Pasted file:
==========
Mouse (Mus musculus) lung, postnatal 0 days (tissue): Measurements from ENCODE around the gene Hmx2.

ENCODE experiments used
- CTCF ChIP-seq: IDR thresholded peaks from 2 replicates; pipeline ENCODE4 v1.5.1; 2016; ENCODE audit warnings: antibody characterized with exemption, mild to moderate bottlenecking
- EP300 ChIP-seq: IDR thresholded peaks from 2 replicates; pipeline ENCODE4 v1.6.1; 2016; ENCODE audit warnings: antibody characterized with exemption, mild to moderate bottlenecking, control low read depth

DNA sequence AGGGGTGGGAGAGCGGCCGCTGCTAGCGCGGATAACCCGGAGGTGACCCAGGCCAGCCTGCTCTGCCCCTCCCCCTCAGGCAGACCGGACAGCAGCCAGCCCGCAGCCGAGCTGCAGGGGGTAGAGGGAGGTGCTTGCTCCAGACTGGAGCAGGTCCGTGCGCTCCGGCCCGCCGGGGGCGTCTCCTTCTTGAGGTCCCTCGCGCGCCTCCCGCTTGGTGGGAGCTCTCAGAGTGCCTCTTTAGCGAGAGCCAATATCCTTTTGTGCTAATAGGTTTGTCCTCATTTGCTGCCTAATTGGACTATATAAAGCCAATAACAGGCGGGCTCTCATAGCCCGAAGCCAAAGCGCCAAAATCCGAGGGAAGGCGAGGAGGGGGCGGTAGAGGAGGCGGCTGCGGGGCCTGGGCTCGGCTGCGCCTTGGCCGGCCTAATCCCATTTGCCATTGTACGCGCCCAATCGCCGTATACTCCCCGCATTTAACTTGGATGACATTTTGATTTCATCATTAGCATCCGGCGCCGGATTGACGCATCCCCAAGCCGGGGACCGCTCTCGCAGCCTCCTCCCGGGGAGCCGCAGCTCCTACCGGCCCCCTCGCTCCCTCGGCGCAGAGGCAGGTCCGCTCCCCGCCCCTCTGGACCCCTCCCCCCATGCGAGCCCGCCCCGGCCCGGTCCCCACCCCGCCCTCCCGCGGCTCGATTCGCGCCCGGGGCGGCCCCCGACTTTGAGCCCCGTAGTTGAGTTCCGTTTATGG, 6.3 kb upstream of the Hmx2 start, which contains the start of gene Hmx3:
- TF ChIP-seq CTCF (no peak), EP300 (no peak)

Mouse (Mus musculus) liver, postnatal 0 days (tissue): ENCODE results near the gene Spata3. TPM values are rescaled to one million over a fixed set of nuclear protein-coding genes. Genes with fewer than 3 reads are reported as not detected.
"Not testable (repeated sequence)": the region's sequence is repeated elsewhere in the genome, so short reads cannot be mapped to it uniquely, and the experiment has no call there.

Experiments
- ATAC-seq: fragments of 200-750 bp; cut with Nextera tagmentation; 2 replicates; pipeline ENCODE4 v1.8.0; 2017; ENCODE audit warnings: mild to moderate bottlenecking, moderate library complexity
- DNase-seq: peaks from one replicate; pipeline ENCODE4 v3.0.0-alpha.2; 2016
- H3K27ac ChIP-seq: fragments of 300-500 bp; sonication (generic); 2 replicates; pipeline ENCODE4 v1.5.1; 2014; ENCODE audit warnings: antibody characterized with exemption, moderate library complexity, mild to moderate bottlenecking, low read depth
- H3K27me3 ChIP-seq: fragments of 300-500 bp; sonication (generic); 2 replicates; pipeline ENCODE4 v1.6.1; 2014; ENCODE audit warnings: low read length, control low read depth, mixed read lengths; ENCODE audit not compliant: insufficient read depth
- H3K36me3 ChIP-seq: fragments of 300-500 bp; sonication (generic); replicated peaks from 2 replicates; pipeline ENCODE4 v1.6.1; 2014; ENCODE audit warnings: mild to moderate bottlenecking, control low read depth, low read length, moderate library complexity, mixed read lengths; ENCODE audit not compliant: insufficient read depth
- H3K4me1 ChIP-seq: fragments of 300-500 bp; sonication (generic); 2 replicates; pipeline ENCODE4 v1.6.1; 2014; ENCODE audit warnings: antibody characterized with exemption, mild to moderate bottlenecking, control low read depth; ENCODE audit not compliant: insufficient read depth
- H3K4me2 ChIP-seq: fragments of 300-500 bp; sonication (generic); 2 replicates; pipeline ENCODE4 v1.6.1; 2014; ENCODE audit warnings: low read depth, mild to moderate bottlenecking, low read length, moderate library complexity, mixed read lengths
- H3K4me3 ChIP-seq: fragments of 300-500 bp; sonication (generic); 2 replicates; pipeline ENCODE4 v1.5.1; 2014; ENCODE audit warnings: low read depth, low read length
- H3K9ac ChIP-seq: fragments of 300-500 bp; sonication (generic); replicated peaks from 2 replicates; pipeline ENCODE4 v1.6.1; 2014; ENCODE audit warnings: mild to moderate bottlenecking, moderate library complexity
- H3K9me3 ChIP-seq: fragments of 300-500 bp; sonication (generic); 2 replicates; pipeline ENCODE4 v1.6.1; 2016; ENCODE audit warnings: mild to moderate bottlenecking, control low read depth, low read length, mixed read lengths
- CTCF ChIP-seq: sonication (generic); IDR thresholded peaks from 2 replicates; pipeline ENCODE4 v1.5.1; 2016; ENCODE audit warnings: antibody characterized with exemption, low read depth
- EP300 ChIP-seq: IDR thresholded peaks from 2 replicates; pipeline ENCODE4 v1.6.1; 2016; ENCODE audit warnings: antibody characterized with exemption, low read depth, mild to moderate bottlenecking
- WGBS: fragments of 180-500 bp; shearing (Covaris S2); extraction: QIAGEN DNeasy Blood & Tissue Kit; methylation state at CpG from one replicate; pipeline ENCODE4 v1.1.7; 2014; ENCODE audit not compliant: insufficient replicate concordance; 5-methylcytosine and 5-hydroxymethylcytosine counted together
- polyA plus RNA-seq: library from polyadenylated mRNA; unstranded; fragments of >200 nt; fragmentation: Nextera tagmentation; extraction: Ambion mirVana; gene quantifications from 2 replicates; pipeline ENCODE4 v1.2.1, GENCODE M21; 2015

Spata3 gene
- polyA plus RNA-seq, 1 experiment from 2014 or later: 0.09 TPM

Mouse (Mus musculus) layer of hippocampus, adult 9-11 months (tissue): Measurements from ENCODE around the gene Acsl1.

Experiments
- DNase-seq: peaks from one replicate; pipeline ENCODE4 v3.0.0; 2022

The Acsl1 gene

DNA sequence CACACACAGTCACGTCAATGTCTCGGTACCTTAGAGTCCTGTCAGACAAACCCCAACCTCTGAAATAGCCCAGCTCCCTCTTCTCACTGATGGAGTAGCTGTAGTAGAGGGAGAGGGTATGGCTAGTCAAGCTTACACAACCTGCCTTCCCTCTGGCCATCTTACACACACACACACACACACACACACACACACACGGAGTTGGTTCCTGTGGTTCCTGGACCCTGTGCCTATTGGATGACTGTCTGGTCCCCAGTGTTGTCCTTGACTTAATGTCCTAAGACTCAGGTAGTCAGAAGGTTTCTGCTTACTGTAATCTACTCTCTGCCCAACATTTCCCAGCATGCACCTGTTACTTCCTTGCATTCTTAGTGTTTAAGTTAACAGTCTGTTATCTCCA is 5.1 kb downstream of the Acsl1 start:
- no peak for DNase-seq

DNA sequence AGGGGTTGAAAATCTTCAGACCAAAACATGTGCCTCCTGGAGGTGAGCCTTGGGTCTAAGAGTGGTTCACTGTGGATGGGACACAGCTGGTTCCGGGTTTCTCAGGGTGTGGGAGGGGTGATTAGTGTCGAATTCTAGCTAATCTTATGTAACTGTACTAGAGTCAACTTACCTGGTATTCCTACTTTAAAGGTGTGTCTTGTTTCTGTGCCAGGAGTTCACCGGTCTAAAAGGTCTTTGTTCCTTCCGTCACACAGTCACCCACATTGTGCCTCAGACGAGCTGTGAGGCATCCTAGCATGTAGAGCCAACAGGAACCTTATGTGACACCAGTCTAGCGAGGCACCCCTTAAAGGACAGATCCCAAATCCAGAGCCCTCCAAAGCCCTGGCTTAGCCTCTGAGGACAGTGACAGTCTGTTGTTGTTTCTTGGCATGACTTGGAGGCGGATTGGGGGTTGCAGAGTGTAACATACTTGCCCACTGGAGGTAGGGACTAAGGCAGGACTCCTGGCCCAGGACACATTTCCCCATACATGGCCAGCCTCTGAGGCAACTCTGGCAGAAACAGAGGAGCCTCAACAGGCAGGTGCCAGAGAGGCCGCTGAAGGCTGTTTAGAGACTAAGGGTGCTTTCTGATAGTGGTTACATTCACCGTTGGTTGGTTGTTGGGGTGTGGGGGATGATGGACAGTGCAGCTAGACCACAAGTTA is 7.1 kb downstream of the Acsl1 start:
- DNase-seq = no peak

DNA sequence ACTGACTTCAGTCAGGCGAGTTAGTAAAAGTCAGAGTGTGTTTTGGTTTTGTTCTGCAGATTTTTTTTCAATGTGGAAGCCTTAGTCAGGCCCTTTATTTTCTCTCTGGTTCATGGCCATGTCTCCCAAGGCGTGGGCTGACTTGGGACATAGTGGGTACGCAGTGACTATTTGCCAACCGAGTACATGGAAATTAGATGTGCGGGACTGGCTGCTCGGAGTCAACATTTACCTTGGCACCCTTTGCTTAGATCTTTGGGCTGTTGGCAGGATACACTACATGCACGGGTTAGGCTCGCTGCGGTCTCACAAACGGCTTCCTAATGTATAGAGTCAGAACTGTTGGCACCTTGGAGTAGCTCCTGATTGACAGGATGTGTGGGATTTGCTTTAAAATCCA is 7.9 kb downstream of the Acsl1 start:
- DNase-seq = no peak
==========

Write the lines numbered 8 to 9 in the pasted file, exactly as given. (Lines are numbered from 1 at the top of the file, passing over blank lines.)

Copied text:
"Not testable (repeated sequence)": the region's sequence is repeated elsewhere in the genome, so short reads cannot be mapped to it uniquely, and the experiment has no call there.

Experiments